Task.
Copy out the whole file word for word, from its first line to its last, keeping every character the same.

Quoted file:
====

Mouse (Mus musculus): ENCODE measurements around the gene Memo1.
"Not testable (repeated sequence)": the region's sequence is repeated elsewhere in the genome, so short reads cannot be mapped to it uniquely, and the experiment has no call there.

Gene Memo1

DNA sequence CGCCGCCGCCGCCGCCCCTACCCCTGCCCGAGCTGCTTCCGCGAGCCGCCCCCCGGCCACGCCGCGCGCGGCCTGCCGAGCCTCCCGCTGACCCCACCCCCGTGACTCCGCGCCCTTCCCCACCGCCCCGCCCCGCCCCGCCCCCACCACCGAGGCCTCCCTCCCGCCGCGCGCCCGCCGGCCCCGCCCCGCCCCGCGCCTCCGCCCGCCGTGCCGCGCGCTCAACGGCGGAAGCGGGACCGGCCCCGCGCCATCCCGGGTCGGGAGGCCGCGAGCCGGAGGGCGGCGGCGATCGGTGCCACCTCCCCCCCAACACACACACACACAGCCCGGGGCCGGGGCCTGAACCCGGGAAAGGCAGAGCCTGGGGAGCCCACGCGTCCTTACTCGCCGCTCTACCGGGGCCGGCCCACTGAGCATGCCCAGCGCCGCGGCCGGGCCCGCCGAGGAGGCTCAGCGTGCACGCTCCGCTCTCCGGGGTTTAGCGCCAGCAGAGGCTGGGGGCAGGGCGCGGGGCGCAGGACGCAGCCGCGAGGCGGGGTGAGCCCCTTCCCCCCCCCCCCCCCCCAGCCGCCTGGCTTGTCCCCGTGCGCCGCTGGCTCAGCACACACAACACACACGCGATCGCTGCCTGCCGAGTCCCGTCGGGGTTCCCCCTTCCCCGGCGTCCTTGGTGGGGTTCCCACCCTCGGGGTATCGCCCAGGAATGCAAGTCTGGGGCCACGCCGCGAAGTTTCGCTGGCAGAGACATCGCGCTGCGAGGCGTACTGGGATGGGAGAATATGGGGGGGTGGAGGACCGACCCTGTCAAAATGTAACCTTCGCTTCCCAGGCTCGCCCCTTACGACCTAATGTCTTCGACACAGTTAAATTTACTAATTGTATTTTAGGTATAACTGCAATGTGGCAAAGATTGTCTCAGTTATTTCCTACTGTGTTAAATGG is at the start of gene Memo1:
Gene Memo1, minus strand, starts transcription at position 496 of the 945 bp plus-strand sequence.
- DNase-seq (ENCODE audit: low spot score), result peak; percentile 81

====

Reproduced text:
Mouse (Mus musculus): ENCODE measurements around the gene Memo1.
"Not testable (repeated sequence)": the region's sequence is repeated elsewhere in the genome, so short reads cannot be mapped to it uniquely, and the experiment has no call there.

Gene Memo1

DNA sequence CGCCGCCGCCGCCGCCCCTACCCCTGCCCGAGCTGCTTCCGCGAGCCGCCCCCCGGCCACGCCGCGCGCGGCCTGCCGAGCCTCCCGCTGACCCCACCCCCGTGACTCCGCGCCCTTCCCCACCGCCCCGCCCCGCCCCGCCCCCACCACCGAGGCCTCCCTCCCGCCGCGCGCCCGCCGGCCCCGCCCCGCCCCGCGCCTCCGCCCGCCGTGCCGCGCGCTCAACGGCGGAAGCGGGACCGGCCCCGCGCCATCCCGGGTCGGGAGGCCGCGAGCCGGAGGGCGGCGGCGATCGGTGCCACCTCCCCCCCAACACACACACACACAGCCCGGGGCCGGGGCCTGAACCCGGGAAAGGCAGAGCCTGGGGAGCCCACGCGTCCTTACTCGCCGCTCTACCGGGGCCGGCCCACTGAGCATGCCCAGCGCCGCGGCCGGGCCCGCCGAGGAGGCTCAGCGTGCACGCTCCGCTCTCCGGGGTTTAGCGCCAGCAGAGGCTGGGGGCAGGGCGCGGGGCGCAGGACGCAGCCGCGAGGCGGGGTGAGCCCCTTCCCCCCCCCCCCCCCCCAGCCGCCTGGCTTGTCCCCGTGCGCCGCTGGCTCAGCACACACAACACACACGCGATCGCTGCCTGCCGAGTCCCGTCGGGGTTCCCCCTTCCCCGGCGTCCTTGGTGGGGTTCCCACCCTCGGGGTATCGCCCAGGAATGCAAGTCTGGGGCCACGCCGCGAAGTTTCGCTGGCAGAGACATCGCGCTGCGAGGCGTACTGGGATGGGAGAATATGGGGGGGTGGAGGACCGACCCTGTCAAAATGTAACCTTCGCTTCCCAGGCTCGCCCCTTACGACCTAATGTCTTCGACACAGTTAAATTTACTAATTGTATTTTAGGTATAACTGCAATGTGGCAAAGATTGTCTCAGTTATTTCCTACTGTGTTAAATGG is at the start of gene Memo1:
Gene Memo1, minus strand, starts transcription at position 496 of the 945 bp plus-strand sequence.
- DNase-seq (ENCODE audit: low spot score), result peak; percentile 81